The Dallas Court of Appeals recently held that a plaintiff cannot avoid attorney’s fees by simply dismissing its claim prior to a decision on the merits. In this case, the plaintiff asserted several claims against the defendant, including a claim for violation of the Texas Theft Liability Act (Theft Act). Four days after the defendant filed a traditional motion for summary judgment on the plaintiff’s Theft Act claim, the plaintiff filed an amended pleading that omitted its Theft Act claim, effectively dismissing the claim with prejudice. In its response to the defendant’s motion for summary judgment, the plaintiff argued that the defendant’s request for attorney’s fees was moot because the Theft Act claim had been dismissed. The defendant disagreed and sought to recover its attorney’s fees as the “prevailing party” on plaintiff’s Theft Act claim pursuant to section 134.005 of the Texas Civil Practice & Remedies Code. The trial court agreed with the defendant and awarded the defendant its attorney’s fees as the prevailing party.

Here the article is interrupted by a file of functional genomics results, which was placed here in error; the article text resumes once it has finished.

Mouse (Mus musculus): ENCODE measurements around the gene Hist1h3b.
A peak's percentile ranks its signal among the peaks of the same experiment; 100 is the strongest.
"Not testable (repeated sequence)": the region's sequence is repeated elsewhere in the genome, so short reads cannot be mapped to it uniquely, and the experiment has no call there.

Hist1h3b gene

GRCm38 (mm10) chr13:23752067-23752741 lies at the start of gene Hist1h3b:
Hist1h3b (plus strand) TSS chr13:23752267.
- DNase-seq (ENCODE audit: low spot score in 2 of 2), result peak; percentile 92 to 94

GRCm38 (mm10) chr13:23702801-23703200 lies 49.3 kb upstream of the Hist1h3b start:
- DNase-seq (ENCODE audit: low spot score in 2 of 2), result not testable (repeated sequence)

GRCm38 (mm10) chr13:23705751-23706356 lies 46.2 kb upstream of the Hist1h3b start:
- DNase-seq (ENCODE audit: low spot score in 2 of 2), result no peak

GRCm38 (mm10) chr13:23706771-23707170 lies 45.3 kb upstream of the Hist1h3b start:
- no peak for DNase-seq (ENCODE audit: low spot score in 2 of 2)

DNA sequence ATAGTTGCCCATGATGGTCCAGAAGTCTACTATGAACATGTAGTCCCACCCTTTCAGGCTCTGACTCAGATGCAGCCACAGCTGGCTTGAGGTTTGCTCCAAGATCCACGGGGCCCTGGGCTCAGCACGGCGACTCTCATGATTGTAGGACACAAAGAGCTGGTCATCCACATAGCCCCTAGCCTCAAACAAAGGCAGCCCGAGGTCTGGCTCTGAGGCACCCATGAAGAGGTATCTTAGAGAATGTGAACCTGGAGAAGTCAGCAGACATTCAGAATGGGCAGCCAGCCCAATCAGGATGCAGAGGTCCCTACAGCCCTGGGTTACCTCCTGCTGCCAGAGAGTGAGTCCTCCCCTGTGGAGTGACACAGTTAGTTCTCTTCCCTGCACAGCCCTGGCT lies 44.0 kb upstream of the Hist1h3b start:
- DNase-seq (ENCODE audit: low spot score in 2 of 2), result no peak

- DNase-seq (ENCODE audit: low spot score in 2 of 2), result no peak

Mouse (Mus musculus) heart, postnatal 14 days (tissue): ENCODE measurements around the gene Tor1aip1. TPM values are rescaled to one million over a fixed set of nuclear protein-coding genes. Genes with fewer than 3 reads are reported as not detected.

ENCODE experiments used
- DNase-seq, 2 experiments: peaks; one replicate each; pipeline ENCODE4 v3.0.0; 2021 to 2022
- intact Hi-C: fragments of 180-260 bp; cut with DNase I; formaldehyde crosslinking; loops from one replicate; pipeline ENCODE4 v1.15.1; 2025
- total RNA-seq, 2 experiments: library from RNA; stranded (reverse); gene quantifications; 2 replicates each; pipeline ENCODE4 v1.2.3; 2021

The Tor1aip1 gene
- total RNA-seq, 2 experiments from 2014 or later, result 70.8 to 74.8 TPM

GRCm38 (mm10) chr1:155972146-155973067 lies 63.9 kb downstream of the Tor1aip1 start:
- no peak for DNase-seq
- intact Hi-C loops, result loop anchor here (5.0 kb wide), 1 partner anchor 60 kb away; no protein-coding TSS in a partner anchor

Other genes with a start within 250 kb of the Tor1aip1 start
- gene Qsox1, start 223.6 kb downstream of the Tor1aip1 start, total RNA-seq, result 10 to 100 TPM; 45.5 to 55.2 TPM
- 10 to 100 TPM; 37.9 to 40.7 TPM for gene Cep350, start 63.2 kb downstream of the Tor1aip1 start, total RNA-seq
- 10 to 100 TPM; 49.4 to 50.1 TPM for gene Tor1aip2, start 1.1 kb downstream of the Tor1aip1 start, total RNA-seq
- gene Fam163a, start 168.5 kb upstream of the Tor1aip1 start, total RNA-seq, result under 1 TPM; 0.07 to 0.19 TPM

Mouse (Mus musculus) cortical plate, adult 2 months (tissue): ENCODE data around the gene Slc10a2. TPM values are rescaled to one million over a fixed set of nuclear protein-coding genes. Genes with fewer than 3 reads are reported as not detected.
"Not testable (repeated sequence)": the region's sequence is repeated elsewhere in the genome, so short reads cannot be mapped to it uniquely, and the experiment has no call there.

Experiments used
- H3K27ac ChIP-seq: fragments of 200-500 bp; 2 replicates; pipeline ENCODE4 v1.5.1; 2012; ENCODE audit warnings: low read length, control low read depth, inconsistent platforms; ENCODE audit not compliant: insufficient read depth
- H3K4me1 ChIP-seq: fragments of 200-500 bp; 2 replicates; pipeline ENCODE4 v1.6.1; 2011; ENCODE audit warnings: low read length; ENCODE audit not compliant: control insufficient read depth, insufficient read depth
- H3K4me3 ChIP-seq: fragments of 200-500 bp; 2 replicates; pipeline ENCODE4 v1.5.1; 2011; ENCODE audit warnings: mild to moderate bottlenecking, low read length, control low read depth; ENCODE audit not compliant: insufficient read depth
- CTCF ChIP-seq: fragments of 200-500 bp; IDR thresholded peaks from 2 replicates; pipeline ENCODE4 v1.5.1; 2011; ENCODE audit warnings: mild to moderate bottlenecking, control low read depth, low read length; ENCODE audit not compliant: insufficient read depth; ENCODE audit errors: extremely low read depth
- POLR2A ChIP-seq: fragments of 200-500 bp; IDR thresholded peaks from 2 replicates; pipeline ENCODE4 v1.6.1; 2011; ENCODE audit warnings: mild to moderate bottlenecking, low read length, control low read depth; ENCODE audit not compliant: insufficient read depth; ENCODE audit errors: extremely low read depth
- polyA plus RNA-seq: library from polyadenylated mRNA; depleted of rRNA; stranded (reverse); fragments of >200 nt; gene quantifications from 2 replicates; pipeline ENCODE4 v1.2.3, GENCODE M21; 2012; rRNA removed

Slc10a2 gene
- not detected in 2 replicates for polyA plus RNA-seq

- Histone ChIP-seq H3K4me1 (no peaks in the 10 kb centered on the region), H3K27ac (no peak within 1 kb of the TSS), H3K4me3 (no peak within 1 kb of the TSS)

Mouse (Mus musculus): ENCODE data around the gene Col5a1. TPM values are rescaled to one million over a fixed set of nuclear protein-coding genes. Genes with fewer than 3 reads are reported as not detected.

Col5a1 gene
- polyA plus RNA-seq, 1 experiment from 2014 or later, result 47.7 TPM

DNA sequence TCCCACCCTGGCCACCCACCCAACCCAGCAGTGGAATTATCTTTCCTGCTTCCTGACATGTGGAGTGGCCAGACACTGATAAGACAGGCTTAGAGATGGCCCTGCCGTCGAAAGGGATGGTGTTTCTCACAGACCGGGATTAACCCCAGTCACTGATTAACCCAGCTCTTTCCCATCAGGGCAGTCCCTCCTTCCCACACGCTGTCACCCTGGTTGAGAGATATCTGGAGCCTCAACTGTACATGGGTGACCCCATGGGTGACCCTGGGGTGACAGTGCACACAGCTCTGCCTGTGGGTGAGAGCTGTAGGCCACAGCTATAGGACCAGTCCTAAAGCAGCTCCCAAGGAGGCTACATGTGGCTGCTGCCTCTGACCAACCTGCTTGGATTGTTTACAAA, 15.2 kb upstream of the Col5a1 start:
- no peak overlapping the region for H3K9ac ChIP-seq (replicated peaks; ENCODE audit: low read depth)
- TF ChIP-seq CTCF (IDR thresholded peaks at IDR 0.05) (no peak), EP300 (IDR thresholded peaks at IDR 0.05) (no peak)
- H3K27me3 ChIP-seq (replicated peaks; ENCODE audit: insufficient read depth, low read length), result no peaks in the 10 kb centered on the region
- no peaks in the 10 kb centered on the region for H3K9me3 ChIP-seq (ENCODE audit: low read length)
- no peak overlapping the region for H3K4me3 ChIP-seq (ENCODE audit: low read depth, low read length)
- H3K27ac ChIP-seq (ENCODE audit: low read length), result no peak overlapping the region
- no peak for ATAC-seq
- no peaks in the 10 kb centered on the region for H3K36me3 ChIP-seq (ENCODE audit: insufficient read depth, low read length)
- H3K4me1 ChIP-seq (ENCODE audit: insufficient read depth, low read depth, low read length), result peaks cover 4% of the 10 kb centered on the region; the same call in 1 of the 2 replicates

The plaintiff appealed and argued that the defendant was not entitled to its attorney’s fees because it was not a “person who prevailed” under the Theft Act. In an opinion by Justice Robert Fillmore, the court of appeals held that a party can be prevailing party if it dismisses its claim in order “to avoid an unfavorable ruling on the merits.” Here, the Court noted that the plaintiff all but acknowledged dismissing the claim to avoid an unfavorable ruling because “by nonsuiting that claim, [the plaintiff] basically cried Uncle.” Accordingly, the court of appeals’ affirmed the trial court’s judgment awarding the defendant attorney’s fees as a prevailing party. The Court’s opinion in BPP Sub I LP v. Di Tucci can be found here.